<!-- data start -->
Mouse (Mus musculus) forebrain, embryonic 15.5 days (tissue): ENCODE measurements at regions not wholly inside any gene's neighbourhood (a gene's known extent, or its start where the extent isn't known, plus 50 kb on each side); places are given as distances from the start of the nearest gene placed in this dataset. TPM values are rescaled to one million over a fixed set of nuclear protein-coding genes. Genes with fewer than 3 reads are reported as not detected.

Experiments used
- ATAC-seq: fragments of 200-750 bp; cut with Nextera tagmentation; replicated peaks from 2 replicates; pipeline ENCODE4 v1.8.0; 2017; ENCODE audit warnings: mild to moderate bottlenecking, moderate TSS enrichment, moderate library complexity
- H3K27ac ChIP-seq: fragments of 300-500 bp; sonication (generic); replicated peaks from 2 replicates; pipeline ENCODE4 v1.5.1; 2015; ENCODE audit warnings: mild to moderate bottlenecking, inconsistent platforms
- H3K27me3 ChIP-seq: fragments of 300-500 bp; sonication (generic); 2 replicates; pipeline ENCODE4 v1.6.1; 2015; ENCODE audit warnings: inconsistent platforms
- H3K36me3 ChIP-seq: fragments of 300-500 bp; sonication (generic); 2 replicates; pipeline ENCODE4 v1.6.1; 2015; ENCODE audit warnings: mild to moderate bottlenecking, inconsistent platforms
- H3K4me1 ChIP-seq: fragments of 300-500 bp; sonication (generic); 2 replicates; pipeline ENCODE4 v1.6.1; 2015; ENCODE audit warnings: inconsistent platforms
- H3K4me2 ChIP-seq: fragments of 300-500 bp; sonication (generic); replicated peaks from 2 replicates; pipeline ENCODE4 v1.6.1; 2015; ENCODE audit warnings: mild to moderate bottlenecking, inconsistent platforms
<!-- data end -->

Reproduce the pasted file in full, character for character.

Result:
Mouse (Mus musculus) forebrain, embryonic 15.5 days (tissue): ENCODE measurements at regions not wholly inside any gene's neighbourhood (a gene's known extent, or its start where the extent isn't known, plus 50 kb on each side); places are given as distances from the start of the nearest gene placed in this dataset. TPM values are rescaled to one million over a fixed set of nuclear protein-coding genes. Genes with fewer than 3 reads are reported as not detected.

Experiments used
- ATAC-seq: fragments of 200-750 bp; cut with Nextera tagmentation; replicated peaks from 2 replicates; pipeline ENCODE4 v1.8.0; 2017; ENCODE audit warnings: mild to moderate bottlenecking, moderate TSS enrichment, moderate library complexity
- H3K27ac ChIP-seq: fragments of 300-500 bp; sonication (generic); replicated peaks from 2 replicates; pipeline ENCODE4 v1.5.1; 2015; ENCODE audit warnings: mild to moderate bottlenecking, inconsistent platforms
- H3K27me3 ChIP-seq: fragments of 300-500 bp; sonication (generic); 2 replicates; pipeline ENCODE4 v1.6.1; 2015; ENCODE audit warnings: inconsistent platforms
- H3K36me3 ChIP-seq: fragments of 300-500 bp; sonication (generic); 2 replicates; pipeline ENCODE4 v1.6.1; 2015; ENCODE audit warnings: mild to moderate bottlenecking, inconsistent platforms
- H3K4me1 ChIP-seq: fragments of 300-500 bp; sonication (generic); 2 replicates; pipeline ENCODE4 v1.6.1; 2015; ENCODE audit warnings: inconsistent platforms
- H3K4me2 ChIP-seq: fragments of 300-500 bp; sonication (generic); replicated peaks from 2 replicates; pipeline ENCODE4 v1.6.1; 2015; ENCODE audit warnings: mild to moderate bottlenecking, inconsistent platforms